Interestingly, there is an argument used by atheists to demonstrate that God is impossible, which picks up on the ontological argument. This argument is traditionally called the reverse ontological argument. Instead of demonstrating that God a maximally great being that exists necessarily, the reverse form is used to demonstrate that God is impossible. To give a context for the atheistic argument here are the two most popular versions of the theistic ontological argument:
The Anselmian Ontological Argument (Theistic)
- God exists in the understanding
- God is a possible being
- If X exists only in the understanding and is a possible being, then X might have been greater
- Suppose God exists only in the understanding
- God might have been greater (2, 4, 3)
- God is a being than which a greater is not possible
- So, a being than which nothing greater is not possible is a being which is greater is possible
- Since 4 led to a contradiction 4 must be false
- God exists not only in the understanding alone—God exists in reality as well
- Existence in reality is a great making property
- The argument is a reductio ad absurdum. To prove X assume ~X. Show how ~X leads to a contradiction or patent falsehood.
The Plantigan [Modal] Ontological Argument (Theistic)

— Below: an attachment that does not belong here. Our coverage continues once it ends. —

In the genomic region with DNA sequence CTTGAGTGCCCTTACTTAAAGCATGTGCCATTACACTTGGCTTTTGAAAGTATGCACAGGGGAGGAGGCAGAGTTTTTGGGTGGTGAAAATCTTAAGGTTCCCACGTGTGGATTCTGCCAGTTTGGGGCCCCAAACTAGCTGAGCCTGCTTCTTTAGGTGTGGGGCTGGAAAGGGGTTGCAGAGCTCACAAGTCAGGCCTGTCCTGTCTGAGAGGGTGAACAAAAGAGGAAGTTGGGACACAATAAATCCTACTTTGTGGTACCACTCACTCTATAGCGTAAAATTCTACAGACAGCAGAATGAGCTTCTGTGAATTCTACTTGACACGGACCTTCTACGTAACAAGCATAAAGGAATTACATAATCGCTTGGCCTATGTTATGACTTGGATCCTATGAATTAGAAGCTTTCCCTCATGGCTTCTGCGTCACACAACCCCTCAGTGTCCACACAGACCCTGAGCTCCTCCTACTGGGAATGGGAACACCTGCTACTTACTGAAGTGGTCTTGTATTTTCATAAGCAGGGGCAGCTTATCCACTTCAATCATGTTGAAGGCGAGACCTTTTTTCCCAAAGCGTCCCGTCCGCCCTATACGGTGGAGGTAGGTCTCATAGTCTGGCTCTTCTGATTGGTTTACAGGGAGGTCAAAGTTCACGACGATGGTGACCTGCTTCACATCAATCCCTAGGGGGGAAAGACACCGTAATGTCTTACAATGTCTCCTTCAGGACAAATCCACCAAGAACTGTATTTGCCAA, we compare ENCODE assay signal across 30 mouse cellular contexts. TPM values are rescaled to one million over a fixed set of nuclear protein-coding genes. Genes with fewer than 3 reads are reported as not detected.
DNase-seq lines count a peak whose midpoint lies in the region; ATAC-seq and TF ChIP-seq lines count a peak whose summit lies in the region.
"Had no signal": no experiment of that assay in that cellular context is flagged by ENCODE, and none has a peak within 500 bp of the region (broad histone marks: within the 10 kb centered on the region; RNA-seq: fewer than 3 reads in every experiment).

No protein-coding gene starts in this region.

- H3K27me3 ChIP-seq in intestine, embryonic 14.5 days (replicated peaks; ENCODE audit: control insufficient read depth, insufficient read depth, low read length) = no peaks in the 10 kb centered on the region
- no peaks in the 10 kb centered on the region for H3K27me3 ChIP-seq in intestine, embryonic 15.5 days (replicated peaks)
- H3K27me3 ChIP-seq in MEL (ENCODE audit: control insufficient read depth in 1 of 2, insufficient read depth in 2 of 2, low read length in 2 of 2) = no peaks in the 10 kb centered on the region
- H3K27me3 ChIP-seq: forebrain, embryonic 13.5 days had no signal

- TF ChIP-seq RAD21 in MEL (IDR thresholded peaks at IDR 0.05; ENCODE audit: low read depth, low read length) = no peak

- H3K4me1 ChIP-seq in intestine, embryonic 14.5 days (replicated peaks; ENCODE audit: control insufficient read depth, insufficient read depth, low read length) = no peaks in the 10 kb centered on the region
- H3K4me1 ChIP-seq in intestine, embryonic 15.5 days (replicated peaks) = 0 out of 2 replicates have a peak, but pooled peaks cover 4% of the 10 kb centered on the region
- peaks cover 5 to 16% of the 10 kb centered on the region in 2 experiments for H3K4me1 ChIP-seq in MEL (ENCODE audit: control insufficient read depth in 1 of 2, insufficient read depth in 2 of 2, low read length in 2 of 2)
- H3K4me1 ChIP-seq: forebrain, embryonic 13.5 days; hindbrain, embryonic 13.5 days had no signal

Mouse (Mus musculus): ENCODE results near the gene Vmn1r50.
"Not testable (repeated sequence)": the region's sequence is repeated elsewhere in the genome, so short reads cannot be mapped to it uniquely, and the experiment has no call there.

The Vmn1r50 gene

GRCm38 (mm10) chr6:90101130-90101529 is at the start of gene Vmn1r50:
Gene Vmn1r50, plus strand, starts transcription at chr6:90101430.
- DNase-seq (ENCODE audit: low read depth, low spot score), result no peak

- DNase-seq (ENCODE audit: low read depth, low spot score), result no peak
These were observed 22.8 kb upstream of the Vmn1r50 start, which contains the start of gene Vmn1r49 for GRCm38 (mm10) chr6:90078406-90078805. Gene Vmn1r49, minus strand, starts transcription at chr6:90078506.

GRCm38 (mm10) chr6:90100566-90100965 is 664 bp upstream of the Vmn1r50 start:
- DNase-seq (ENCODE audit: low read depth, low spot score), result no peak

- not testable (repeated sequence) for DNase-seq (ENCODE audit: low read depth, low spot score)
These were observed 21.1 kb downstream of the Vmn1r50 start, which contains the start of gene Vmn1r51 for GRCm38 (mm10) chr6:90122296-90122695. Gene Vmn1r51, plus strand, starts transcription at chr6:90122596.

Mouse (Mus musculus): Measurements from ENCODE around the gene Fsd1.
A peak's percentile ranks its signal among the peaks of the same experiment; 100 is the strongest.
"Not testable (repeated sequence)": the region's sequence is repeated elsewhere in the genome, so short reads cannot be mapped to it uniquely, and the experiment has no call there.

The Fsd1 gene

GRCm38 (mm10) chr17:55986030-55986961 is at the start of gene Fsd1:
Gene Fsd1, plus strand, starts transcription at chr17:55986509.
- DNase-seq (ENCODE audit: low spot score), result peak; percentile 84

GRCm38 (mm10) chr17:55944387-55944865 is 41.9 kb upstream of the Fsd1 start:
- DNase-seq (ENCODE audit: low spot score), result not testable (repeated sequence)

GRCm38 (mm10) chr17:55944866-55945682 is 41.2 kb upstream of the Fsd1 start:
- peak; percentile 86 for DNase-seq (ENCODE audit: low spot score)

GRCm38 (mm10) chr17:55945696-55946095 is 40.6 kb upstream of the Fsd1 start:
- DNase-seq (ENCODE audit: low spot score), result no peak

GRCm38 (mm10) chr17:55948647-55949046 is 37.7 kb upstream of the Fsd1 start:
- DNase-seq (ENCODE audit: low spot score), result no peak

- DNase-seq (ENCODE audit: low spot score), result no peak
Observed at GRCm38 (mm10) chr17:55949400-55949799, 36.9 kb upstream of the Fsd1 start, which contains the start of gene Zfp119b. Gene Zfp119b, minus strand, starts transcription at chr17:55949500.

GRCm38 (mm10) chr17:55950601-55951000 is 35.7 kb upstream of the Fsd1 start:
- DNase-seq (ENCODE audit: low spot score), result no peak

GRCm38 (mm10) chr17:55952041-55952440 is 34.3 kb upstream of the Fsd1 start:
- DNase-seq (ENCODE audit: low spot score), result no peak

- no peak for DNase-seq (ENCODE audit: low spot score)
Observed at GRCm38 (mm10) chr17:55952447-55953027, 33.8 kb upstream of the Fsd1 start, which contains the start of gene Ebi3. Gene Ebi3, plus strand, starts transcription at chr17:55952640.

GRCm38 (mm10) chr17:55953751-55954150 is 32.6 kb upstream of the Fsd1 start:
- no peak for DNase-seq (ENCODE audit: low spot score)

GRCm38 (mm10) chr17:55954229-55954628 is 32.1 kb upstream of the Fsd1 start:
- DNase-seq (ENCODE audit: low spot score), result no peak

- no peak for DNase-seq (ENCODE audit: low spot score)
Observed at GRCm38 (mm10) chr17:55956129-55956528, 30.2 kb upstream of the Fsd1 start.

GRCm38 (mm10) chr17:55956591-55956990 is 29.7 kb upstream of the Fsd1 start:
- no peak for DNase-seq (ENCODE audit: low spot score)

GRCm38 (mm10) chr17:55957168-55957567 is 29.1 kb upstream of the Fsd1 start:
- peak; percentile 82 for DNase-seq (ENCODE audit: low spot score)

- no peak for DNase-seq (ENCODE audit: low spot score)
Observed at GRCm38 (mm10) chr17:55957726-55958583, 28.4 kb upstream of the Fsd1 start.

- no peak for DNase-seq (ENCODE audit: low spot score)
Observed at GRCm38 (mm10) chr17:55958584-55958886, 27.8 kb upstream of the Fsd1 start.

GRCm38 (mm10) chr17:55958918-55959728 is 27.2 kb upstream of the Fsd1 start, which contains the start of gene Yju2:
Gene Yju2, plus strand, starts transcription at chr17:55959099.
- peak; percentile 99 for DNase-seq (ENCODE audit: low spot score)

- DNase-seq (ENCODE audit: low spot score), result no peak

- The property of being maximally great is exemplified in some possible world.
- The property of being maximally great is equivalent, by definition, to the property of being maximally excellent in every possible world.
- The property of being maximally excellent entails the properties of omniscience, omnipotence, and moral perfection.
- A universal property is one that is exemplified in every possible world or none.
- Any property that is equivalent to some property that holds in every possible world is a universal property.
- Therefore, there exists a being that is essentially omniscient, omnipotent, and morally perfect (God).
The Reverse Ontological Argument (Atheistic)
- It is possible that God (MGB) does not exist.
- If it is possible that God doesn’t exist, then God doesn’t exist in some possible worlds.
- If God doesn’t exist in some possible worlds, then God doesn’t exist in all possible worlds.
- If God doesn’t exist in all possible worlds then God doesn’t exist in the actual world.
- If God doesn’t exist in the actual world the God does not exist.
The problem is in premise two–MGB must be demonstrated to be incoherent. Now, when the atheist is defending the argument he may certainly attempt to demonstrate that a MGB is incoherent but that’s the task before him. There certainly isn’t an explicit contradiction so an implicit contradiction must be explicated. This goes back to premise 1 of the theistic ontological argument while not dealing with the criticisms needed to justify premises one and two. It must be demonstrated that God is logically absurd before finishing premise one. All the theist must do is defend the case that God’s essence (and indexed properties) are logically compossible. This is the only objection the atheist can make (at least in the modal form–arguing against S5 probably isn’t the best move either…).